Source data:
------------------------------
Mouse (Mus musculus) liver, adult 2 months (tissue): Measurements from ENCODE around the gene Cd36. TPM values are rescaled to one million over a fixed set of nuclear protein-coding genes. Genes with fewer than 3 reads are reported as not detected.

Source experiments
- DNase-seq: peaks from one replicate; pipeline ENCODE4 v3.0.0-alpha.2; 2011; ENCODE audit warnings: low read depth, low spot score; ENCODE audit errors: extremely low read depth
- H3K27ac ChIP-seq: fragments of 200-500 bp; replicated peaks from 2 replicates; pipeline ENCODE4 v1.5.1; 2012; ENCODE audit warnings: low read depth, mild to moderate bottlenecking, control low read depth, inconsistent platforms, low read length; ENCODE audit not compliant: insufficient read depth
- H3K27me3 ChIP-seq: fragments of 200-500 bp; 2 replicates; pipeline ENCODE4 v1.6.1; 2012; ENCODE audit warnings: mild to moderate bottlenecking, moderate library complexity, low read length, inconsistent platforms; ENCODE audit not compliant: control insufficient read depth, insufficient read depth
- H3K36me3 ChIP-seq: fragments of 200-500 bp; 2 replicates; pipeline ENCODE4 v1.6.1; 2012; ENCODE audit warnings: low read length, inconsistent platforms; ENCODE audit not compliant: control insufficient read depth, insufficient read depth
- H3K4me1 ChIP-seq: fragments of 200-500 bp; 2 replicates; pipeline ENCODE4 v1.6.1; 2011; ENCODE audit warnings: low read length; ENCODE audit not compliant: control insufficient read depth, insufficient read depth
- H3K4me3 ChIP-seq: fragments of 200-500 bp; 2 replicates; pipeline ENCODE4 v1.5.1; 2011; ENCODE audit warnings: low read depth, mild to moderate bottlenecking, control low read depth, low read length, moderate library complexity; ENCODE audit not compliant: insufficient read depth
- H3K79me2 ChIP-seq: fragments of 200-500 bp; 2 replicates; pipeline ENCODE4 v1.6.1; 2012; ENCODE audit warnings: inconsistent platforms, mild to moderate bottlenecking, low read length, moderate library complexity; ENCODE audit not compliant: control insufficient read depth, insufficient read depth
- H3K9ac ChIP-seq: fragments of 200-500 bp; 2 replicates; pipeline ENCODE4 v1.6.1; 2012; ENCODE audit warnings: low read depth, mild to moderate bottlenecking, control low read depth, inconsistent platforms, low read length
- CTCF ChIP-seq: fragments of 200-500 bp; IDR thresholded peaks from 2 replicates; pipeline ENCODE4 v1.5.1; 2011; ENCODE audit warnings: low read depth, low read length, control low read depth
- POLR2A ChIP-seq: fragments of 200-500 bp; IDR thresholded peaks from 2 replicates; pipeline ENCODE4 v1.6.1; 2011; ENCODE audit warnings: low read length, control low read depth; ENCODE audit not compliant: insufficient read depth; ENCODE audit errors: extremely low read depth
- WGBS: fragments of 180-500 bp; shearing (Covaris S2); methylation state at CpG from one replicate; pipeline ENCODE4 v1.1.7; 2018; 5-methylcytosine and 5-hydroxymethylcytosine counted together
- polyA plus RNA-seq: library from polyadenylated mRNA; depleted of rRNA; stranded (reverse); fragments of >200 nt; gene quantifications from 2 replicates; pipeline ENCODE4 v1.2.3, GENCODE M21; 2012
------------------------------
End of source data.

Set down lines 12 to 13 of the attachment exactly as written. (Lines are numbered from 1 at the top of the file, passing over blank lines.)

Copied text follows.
- POLR2A ChIP-seq: fragments of 200-500 bp; IDR thresholded peaks from 2 replicates; pipeline ENCODE4 v1.6.1; 2011; ENCODE audit warnings: low read length, control low read depth; ENCODE audit not compliant: insufficient read depth; ENCODE audit errors: extremely low read depth
- WGBS: fragments of 180-500 bp; shearing (Covaris S2); methylation state at CpG from one replicate; pipeline ENCODE4 v1.1.7; 2018; 5-methylcytosine and 5-hydroxymethylcytosine counted together